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C ésar E. Chavez Institute SFSU Building Racial Wellness Training of Trainers Session #1 Shawn A. Ginwright, Ph.D. Associate Professor, Africana Studies.

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Presentation on theme: "C ésar E. Chavez Institute SFSU Building Racial Wellness Training of Trainers Session #1 Shawn A. Ginwright, Ph.D. Associate Professor, Africana Studies."— Presentation transcript:

1 C ésar E. Chavez Institute SFSU Building Racial Wellness Training of Trainers Session #1 Shawn A. Ginwright, Ph.D. Associate Professor, Africana Studies College of Ethnic Studies San Francisco State University

2 C ésar E. Chavez Institute SFSU Goals & Purpose of Today’s Training  What?  Training of trainers  Why?  Building the capacity of school personnel to build and sustain racial wellness.  How?  Trainings will involve;  Readings, and discussions  Activities  Online chats

3 C ésar E. Chavez Institute SFSU What is Racial Wellness?

4 C ésar E. Chavez Institute SFSU Racial wellness refers to a state of health and well- being based on a holistic understanding of race and ethnic diversity. We use the word to convey to convey three key ideas 1. Racial inequality is socially toxic. 2. Our understanding of race is intensely personal. 3. Structural racism can be confronted through personal transformation. What is Racial Wellness?

5 C ésar E. Chavez Institute SFSU Honest dialogue Risk taking Culture of understanding and respect Focus on self work aimed at structural changes What does racial wellness look like?

6 C ésar E. Chavez Institute SFSU Is Race Real? What is Race? Biology--congenital inferiority and superiority. Social Construction- imagined, and sustained by society. Racial formation- Defined by the state with changing meaning and texture of race relations

7 C ésar E. Chavez Institute SFSU Limitations of Views of Racism Bonilla-Silva Race is excluded from the foundation of society seen as individual acts. Racism is viewed at the psychological and therefore individual level. Racism is treated as static phenomena. Defining racism as idealist views racism as incorrect or irrational thinking. Thus a racists is irrational. Racism is understood as overt behavior. Racism is conceptualized as “original sin” and based in historical phenomena (slavery, capitalism). Does not view as contemporary.

8 C ésar E. Chavez Institute SFSU Views…Examples…. Racism System of power and privilege based on racial categories and phenotype. Bigotry Overt behavior that stems from hatred and animosity toward racial and ethnic groups. Prejudice Prejudgment and stereotyping individuals from racial and ethnic groups. Discrimination Actions which create barriers and remove opportunities for racial and ethnic groups. Common views of racism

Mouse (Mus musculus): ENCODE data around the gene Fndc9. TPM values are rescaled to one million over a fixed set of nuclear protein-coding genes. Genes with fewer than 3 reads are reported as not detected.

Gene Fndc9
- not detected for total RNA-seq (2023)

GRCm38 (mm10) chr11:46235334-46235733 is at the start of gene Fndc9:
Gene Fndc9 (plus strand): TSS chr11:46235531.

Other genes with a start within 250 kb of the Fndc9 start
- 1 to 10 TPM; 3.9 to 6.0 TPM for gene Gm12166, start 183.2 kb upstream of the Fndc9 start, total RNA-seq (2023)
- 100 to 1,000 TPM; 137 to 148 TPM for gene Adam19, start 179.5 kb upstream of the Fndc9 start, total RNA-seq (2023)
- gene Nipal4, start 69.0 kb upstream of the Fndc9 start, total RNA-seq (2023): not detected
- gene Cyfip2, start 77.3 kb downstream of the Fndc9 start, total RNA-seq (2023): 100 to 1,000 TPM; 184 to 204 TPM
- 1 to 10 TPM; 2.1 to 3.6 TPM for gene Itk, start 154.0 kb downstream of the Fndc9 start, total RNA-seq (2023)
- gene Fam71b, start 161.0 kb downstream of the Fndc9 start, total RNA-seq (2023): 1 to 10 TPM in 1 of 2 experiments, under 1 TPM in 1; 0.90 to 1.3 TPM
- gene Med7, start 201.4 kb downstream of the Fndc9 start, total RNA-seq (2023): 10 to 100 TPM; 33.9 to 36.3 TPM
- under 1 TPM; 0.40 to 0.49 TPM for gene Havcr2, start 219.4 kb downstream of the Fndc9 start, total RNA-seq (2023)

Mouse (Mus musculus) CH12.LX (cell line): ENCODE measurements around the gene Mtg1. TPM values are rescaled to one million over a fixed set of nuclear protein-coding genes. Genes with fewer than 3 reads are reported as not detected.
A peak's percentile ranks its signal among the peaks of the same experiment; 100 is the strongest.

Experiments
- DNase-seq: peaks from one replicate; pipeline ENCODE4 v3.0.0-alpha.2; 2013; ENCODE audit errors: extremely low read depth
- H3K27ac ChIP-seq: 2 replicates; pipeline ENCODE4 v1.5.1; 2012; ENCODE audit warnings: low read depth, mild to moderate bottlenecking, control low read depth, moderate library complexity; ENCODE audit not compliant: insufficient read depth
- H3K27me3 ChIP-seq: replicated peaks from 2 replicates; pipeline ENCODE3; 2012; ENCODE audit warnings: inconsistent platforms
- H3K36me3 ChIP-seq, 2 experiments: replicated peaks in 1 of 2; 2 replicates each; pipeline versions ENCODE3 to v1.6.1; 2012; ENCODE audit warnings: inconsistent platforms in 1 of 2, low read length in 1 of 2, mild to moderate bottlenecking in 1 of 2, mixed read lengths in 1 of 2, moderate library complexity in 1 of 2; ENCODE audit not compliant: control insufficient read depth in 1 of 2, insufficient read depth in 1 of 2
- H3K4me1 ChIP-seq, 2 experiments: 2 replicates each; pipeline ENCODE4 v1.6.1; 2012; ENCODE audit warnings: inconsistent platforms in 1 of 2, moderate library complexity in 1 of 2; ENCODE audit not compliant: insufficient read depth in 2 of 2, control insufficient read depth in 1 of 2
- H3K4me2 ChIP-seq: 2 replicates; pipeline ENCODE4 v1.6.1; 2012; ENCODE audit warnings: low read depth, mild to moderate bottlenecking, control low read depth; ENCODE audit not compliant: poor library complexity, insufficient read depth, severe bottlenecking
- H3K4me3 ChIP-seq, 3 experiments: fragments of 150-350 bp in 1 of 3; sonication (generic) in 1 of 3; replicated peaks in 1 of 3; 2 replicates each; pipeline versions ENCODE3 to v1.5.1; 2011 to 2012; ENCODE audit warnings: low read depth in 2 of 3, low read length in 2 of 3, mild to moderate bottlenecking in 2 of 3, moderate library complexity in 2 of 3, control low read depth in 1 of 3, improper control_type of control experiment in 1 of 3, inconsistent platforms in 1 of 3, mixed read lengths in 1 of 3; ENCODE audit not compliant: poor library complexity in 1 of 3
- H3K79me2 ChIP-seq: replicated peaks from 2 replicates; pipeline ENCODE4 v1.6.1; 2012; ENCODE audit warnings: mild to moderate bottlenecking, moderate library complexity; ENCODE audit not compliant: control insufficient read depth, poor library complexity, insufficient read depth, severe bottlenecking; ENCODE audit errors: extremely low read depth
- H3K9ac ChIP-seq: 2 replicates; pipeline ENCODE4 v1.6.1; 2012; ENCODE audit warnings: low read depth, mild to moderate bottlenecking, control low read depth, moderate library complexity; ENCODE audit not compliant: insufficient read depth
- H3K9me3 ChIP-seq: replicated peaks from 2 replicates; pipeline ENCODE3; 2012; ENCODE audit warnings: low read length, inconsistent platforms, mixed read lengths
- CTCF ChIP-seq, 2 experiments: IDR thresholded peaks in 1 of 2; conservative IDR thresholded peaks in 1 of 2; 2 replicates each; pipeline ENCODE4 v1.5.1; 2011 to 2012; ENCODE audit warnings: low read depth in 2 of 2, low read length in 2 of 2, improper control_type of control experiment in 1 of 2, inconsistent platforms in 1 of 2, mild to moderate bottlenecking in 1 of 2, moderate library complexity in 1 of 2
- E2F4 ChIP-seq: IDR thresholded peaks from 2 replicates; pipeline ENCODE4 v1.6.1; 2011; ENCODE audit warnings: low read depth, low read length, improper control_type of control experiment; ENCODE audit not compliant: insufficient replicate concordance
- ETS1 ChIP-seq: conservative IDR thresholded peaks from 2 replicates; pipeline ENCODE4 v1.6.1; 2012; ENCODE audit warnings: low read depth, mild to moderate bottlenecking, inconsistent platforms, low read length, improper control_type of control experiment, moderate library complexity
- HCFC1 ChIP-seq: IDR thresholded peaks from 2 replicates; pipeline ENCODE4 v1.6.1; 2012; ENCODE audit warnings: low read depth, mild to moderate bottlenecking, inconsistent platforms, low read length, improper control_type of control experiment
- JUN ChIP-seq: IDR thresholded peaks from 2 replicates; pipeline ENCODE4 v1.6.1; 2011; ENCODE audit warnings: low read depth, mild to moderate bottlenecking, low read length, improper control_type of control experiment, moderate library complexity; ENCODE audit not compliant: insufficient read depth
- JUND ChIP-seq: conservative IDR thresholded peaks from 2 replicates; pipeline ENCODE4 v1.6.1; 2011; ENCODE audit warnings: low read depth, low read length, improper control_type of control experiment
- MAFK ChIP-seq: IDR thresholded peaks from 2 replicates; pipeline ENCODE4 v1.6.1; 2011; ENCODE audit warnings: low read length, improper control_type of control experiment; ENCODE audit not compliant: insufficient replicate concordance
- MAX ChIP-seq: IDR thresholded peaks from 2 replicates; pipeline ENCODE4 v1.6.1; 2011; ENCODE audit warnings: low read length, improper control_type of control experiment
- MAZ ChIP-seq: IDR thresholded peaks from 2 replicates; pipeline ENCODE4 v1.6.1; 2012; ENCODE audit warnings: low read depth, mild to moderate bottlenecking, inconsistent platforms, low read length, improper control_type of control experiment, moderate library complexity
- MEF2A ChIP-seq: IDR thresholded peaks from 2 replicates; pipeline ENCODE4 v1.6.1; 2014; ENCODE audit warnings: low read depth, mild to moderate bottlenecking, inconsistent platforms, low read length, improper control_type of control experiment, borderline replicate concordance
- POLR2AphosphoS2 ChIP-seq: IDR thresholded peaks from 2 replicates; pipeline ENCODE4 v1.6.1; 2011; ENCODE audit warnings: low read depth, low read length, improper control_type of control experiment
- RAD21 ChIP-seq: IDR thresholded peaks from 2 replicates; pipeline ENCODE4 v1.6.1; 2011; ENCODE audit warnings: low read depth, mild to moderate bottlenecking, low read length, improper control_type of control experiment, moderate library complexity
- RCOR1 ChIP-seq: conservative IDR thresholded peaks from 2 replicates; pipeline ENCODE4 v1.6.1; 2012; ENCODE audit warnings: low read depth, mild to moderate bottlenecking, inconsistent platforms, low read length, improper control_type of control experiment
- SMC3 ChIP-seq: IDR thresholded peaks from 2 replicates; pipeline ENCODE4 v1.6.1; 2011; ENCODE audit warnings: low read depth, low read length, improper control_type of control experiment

9 C ésar E. Chavez Institute SFSU What is Racism? Actors in the dominant position develop a set of social practices (a racial praxis) and an ideology to maintain advantages based on racial classification Bonilla-Silva 2002

10 C ésar E. Chavez Institute SFSU Racial disparities in youth arrest rates U.S. Census Bureau (2000) Justice Statistics. Criminal Justice Institute.

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17 C ésar E. Chavez Institute SFSU References to check out Aneshensel, C. S. and C. A. Sucoff (1996). "The Neighborhood Context of Adolescent Mental Health." Journal of Health and Social Behavior 37(4): Kramer, R. C. (2000). "Poverty, Inequality, and Youth Violence." Annals of the American Academy of Political and Social Science 567: Flores-Gonzez, N., M. Rodruez, et al. (2006). From Hip-Hop to Humanization: Youth, Civil Society, and Community Change. Beyond Resistance!: Youth Resistance and Community Change: New Democratic Possibilities for Practice and Policy for America's Youth. S. Ginwright, P. Noguera and J. Cammarota. New York, Routledge. Ginwright, S. (2003). Youth Organizing: Expanding Possibilities for Youth Development. New York, Funder's Collaborative on Youth Organizing:Occasional Papers Series, Paper #3. Ginwright, S. and T. James (2002). "From Assets to Agents: Social Justice, Organizing and Youth Development." New Directions in Youth Development 96(Winter). Ginwright, S., P. Noguera, et al., Eds. (2006). Beyond Resistance!: Youth Resistance and Community Change: New Democratic Possibilities for Practice and Policy for America's Youth. New York, Routledge. Watts, R. J. and O. Guessous (2006). Sociopolitical Development: The Missing Link in Research and Policy on Adolescents. Beyond Resistance!: Youth Resistance and Community Change: New Democratic Possibilities for Practice and Policy for America's Youth. S. Ginwright, P. Noguera and J. Cammarota. New York, Routledge.

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